Human history is not only a story of the rise and fall of glorious civilisations, achievements and social evolution, it is also the story of ruthless suppressions, human tragedies and sacrifices. And yet, there seem to be some relatively permanent and universal human values which emerge in every age and society in the form of such concepts as truth, justice, liberty, equality, sympathy, humanity, understanding, realisation, perception, and so on. The great tragedies and sacrifices of human history, whether solitary like that of Jesus or collective like that of Spartacus and his comrades, have always been motivated by these values.
If a society fails to benefit from the literary narration of human tragedies in history, it only proves lack of sensitivity on the part of the individuals of that society. Refined and deeply sensitive narrations of sorrow have always enriched humanity.
Tragedy reflects a characteristically human situation which evokes the most profound responses at the intellectual and emotional levels. Tragedies arouse such feelings as sympathy and understanding, love and compassion.
If we look closely at history we find that the tragedy of Karbala infused in the social milieu of Islam such deep revolutionary spirit that insurrections, revolts, uprising and revolutions never ceased to occur against despotic rulers, because Karbala cast its long shadow across the ages. The following words of Imam Hussain, in which he addressed the people of Iraq before his martyrdom, continue to haunt the memory of mankind and to goad people’s conscience into action: “O people! The Prophet has said that he who sees a tyrannical potentate transgressing against God and His Prophet and oppressing and wronging the people, and he still remains apathetic and does nothing, by word or by action, to alter the situation, then it will be just on the part of God to place him where he deservingly belongs. Your letters and messages reached me in regard to your allegiance (baiat) to me, stating that you will not forsake me. So if we have come to a final decision in this regard (but persist) your previous behaviours with my father and my brother and my cousin Muslim, (then remember that)…you yourselves will be the cause of you misfortunes and you yourselves will ruin your lot, for whoever breaks a pledge only harms himself.” (Tareekh-ul-Umam-waal-Mulook by Tabari.) On another occasion, Imam Hussain addressed the people thus: “You see to what a low level the affairs have come… Do you not observe that truth is not adhered to and that falsehood has no limit…? And, as for me, I look upon death as a means of attaining martyrdom and I consider life among transgressors and oppressors as nothing but agony and affliction.” (Ibid.)
When someone faces unendurable trials, these trials sometimes cause such intense feelings as hatred and revenge. But while these, due to their very intensity, are transitory, feelings such as love and compassion are more permanent and they give rise to all human values that are essential at the individual and social plane.
Tragedies are a highly effective means of humanity’s elevation. But if they occur in connection with a human cause and in defence of a great moral principle, they become powerful agents of progress and sublimation. Such tragedies are transformed into the glory of martyrdom and evolve into the collective conscience of human society, forming a permanent feature of a highly refined culture.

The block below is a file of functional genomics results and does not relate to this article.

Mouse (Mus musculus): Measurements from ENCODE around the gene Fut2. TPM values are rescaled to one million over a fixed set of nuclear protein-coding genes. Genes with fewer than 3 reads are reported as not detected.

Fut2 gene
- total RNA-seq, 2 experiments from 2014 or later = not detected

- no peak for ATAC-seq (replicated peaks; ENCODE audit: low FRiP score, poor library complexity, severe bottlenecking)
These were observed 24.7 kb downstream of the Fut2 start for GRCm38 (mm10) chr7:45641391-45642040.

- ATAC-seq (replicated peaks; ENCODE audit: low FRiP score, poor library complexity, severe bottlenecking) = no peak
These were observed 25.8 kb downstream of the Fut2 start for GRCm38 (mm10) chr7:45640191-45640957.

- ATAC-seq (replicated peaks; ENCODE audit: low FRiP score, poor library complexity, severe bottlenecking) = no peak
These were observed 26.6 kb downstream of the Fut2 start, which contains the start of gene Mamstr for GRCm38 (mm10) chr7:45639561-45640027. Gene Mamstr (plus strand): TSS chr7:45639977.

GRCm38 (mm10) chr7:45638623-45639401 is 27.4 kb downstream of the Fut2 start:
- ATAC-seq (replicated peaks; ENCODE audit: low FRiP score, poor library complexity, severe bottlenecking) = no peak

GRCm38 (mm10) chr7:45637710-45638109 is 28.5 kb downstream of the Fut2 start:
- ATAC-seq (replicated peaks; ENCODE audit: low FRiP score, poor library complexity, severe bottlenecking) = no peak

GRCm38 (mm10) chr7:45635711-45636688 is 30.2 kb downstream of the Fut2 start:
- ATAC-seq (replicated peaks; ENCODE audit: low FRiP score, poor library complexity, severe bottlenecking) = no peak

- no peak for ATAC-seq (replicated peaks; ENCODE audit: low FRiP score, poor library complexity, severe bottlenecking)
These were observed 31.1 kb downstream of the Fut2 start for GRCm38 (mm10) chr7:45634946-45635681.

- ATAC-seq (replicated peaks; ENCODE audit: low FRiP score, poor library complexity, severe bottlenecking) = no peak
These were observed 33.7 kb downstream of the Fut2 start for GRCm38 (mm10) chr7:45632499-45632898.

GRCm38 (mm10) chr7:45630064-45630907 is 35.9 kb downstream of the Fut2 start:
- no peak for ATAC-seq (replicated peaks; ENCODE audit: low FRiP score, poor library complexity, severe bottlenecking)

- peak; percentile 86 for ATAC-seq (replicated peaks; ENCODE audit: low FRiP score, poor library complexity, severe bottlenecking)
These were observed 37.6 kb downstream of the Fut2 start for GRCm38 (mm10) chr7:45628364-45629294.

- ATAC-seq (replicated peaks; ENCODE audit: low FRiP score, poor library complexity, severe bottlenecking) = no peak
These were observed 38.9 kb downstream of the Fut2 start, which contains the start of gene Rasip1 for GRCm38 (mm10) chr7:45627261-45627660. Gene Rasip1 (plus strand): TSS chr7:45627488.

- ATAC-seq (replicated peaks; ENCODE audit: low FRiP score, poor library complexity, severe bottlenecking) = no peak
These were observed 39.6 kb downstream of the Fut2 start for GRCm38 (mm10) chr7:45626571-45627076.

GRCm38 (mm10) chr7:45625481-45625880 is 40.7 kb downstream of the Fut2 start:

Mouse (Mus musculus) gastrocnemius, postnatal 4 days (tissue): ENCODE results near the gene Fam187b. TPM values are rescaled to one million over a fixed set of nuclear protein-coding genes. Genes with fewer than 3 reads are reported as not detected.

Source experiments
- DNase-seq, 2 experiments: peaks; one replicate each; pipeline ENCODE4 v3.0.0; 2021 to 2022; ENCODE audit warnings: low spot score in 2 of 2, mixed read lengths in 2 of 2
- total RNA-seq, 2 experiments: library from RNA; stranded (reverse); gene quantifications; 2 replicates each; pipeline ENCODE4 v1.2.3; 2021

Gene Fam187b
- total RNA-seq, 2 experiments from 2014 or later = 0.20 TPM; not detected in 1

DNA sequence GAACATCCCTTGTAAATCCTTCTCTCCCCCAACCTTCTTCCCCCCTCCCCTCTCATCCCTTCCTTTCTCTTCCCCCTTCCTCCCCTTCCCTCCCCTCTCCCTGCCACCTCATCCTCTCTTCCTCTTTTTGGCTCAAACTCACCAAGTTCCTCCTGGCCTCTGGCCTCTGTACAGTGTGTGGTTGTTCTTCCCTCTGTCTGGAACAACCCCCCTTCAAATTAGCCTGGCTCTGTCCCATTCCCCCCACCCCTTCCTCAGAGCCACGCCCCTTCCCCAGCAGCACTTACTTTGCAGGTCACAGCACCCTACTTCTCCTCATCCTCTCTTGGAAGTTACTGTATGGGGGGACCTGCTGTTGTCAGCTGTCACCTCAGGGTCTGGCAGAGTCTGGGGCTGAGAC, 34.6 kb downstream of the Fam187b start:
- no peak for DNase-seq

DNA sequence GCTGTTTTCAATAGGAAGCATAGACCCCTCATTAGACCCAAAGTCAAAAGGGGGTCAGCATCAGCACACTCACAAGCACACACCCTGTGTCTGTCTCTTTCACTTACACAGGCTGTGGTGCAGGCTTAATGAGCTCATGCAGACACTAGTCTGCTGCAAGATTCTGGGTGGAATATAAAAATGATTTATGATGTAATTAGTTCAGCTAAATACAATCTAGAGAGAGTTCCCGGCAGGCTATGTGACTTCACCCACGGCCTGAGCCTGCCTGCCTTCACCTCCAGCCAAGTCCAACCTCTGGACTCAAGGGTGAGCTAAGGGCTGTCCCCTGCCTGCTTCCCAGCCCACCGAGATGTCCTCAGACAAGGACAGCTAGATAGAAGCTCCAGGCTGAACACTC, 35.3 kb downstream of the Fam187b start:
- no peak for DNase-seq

In Muslim history, the essentially moral message of martyrdom is conveyed most forcefully by the martyrdom of Hussain and his comrades on the battlefield of Karbala. Through the ages it has served as the nucleus of our moral and cultural concepts.
It is a peculiarity of martyrdom that it converts political failure and military defeat into a moral success and a spiritual victory. Thus, the message of martyrdom influences the human mind more at the moral and spiritual plane than at any other level.
But morality and spirit are common to all levels of human thoughts and action, whether religious or political. And not only are morality and spirit all-pervasive but are far more permanent in influence than either religion or politics.
Without spirit and morality, religion would be reduced to mere ritual and politics to sheer tyranny. Thus, spirit and morality not only impart purpose to politics and meaning to religion, they also oppose the tyranny of the former and the meaningless ritualism of the latter.
The permanence and pervasiveness of both a political programme and a religious system lies in the quality of their moral and spiritual content.
In Karbala, one of the thoughts which provided Hussain with amazing fortitude and the courage to raise above all those mental and physical agonies must have been the ideas expressed in the following verses of the Quran which almost appear to predict the martyrdom of Hussain and the tragedy of Karbala:
“Surely We will try you with something of fear and hunger and diminution of goods and lives and fruits: yet thou give tidings unto the patients who, when they are visited by an affliction, say, ‘Surely we belong to God and to Him we shall return.’ “ The Quran also says: “Think not those who are slain in the way of Allah as dead. Nay, they are living.” Hussain knew from the authority of the Quran that martyrs die only physically, but spiritually they can revive the dying.